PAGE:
- Photo by: Guide Colin Wann
Serving as the Crown Jewel of RMNP, and the Northern most 14er in Colorado, Longs Peak provides the opportunity to see the Rocky Mountains from one of the most coveted summits in the West. At 14,259 feet above sea level and over 7 miles from the trailhead, this summit will make you earn your views. While sometimes attempted in 1 day, Longs is commonly climbed over 2-3 days. This peak requires careful planning and preparation, made much easier with help from Jackson Hole Mountain Guides.
While there are many routes to the summit, the most popular is The Keyhole Route, a passage that spirals around the mountain, tackling infamous features like The Ledges, The Trough, and the Narrows. The Cable Route, rising directly from The Boulderfield at 12,500′, is the most direct line to the summit and an historic route involving a few technical pitches and may be used as a descent route.
Adventurous travelers in the early 1900’s would take horses to The Boulderfield and climb The North Face with the help from a large steel cable attached to the rock by eye-bolts. These days, climbers hike from the Longs Peak trailhead at 9,500′ themselves, often stopping to camp in The Boulderfield. Climbed in good style and with the use of modern climbing gear, the Cable Route is rated 5.4, when dry (or M2 in winter conditions). After completing the technical climbing, the route traverses up and left as it tiptoes above The Diamond to the summit. This is a superb introduction to high mountaineering, with a wide variety of terrain and skill sets to learn.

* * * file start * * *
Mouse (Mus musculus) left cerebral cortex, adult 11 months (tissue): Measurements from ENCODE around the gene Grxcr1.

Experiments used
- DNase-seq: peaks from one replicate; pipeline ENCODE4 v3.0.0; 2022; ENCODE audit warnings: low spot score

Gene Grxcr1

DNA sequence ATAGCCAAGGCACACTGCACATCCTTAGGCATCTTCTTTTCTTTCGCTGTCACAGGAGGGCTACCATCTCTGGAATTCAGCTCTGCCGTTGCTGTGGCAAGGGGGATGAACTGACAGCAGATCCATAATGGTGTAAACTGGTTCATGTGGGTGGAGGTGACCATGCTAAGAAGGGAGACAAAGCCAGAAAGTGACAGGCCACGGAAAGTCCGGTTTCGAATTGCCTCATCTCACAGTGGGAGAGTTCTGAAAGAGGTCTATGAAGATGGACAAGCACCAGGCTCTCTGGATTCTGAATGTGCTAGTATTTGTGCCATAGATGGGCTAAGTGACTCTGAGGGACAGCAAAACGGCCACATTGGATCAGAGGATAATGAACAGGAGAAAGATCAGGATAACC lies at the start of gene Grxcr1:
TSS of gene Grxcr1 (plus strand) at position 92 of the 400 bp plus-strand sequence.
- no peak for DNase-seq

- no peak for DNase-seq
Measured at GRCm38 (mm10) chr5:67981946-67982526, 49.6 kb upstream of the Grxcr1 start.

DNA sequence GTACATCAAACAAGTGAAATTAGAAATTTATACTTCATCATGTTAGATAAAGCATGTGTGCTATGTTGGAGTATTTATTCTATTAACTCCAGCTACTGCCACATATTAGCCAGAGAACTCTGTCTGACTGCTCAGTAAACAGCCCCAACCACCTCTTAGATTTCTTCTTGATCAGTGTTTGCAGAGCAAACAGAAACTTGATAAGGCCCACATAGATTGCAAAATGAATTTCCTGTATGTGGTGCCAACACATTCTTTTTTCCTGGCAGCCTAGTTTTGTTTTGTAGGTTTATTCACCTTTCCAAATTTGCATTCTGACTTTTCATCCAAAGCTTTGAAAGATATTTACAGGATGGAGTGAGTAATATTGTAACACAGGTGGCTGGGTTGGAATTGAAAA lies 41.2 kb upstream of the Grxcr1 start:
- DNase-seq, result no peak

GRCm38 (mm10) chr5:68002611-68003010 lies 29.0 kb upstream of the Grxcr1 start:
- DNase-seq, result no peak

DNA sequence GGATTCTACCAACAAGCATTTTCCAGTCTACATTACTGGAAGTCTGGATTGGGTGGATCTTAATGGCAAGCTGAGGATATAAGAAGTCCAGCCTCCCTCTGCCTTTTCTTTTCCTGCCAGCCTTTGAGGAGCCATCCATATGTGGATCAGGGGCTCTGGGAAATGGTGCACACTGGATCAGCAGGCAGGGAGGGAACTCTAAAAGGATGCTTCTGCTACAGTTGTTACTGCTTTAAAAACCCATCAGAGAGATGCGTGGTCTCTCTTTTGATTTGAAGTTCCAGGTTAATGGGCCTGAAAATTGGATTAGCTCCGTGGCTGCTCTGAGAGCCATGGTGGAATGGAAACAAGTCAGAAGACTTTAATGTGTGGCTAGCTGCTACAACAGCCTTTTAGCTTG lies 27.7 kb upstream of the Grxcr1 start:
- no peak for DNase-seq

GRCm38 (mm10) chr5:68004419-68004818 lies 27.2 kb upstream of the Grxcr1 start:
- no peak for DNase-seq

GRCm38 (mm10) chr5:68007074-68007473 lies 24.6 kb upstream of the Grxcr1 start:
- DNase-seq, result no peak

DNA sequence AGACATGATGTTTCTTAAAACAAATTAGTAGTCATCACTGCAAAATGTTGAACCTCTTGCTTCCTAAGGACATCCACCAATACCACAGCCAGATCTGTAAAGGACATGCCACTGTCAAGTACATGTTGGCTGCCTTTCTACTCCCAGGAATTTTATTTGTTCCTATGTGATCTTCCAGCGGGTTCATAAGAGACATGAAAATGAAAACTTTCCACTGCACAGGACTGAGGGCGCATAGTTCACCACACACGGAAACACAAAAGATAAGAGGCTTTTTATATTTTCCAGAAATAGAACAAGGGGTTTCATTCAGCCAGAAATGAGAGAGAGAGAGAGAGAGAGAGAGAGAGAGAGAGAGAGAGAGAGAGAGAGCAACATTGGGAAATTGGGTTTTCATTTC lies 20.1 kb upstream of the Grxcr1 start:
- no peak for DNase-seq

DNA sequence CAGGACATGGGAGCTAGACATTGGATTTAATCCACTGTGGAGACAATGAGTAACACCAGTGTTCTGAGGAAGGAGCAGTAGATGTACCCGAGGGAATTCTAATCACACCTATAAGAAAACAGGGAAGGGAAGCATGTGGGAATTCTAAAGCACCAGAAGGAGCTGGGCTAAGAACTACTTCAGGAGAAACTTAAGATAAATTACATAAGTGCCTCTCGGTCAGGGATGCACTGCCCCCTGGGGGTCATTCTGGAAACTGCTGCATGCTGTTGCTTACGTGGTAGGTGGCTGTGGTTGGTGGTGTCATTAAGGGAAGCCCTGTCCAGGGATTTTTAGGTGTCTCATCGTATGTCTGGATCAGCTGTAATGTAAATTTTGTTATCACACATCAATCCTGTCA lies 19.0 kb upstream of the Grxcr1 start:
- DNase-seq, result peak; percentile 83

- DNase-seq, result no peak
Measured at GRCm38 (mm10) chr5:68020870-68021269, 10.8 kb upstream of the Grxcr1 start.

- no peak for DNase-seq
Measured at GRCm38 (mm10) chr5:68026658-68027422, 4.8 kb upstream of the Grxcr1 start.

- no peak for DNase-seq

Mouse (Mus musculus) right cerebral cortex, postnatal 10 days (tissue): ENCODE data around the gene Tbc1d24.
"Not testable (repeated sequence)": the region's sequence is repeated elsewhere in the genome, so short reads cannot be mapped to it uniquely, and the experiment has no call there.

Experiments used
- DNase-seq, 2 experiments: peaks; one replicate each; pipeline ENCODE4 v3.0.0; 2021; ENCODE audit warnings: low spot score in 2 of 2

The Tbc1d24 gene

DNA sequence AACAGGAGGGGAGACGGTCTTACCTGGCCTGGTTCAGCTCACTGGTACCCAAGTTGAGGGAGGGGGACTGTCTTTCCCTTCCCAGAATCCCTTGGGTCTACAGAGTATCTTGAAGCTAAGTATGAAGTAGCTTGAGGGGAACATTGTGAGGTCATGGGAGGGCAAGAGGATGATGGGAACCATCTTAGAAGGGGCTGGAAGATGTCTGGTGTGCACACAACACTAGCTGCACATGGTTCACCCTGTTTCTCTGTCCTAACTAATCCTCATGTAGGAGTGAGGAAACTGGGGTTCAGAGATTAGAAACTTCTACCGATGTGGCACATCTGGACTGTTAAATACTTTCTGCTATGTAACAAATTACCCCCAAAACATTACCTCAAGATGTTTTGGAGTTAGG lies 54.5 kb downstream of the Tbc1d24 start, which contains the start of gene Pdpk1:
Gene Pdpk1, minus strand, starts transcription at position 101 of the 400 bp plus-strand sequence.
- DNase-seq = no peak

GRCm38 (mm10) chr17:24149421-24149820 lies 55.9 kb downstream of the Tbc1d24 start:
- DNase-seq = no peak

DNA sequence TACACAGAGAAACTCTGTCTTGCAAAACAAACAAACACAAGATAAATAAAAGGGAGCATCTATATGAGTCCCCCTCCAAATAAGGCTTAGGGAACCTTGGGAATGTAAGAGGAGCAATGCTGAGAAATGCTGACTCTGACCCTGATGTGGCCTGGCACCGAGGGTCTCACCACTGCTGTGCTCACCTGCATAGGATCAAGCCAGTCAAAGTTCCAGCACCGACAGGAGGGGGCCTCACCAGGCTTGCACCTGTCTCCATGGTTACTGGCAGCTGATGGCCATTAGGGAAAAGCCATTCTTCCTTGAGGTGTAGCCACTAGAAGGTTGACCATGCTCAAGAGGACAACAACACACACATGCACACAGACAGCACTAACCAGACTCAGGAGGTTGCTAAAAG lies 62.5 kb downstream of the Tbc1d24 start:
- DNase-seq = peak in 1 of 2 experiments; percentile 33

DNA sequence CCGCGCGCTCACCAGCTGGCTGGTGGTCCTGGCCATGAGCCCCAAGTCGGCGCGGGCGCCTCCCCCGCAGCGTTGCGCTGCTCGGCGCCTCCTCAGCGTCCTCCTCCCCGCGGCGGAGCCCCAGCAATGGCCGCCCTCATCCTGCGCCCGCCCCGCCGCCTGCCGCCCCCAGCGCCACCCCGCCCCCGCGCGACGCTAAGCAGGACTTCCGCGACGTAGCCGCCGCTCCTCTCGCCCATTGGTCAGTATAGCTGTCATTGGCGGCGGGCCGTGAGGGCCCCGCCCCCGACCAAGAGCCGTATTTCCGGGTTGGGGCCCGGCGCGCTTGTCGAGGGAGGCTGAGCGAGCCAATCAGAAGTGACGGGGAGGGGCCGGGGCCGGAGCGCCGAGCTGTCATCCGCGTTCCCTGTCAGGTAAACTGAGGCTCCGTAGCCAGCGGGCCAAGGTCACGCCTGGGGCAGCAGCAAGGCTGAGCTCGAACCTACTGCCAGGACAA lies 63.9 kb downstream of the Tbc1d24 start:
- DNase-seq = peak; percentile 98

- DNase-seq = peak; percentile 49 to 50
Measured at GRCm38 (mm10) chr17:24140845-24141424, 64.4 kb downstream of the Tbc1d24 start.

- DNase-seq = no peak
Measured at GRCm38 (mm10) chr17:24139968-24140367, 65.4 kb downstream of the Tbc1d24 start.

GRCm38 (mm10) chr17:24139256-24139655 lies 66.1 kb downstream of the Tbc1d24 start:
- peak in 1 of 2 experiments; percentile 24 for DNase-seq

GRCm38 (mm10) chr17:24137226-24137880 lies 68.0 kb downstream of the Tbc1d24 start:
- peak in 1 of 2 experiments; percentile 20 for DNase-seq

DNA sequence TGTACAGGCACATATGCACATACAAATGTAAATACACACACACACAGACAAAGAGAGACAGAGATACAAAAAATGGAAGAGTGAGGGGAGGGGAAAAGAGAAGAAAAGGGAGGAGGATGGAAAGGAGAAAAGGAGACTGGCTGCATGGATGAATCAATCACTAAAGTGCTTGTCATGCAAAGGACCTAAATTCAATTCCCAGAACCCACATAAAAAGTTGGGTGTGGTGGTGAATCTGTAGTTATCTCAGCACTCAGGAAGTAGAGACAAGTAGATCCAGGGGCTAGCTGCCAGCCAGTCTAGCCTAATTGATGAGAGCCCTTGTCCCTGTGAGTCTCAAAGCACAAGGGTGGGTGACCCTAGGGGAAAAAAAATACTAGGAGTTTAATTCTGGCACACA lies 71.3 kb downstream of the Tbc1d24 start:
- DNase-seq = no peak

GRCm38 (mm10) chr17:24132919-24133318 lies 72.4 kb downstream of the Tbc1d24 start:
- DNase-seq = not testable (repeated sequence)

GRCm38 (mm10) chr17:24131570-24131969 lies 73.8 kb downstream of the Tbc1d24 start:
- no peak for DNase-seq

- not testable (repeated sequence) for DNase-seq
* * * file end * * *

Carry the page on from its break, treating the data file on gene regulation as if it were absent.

1 Day Trip: If attempting this mountain in a day, you should plan on leaving the Trailhead between 2-3am. This timing usually allows you to gain the summit and descend from the upper mountain before any weather develops. At 13 miles and 5,000ft gain/loss The North Face Route is mostly trail hiking, capped by almost 2,000 feet of route finding and a dash of technical climbing. It’s 5.5 miles to The Boulderfield and a view of the summit. After reaching the amazing Chasm View, across from The Diamond, the technical climbing begins. Your day is only half way over at the summit and a long hike out awaits, so after enjoying the summit for a short time, you will reverse the route.
Available Routes: North Face and The Keyhole